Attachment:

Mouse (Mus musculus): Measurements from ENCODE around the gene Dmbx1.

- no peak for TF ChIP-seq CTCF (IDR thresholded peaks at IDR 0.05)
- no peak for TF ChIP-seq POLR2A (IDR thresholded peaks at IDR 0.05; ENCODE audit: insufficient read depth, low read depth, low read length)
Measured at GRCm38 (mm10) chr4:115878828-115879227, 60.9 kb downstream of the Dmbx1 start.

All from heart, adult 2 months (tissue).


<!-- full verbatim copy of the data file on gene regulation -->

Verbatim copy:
Mouse (Mus musculus): Measurements from ENCODE around the gene Dmbx1.

- no peak for TF ChIP-seq CTCF (IDR thresholded peaks at IDR 0.05)
- no peak for TF ChIP-seq POLR2A (IDR thresholded peaks at IDR 0.05; ENCODE audit: insufficient read depth, low read depth, low read length)
Measured at GRCm38 (mm10) chr4:115878828-115879227, 60.9 kb downstream of the Dmbx1 start.

All from heart, adult 2 months (tissue).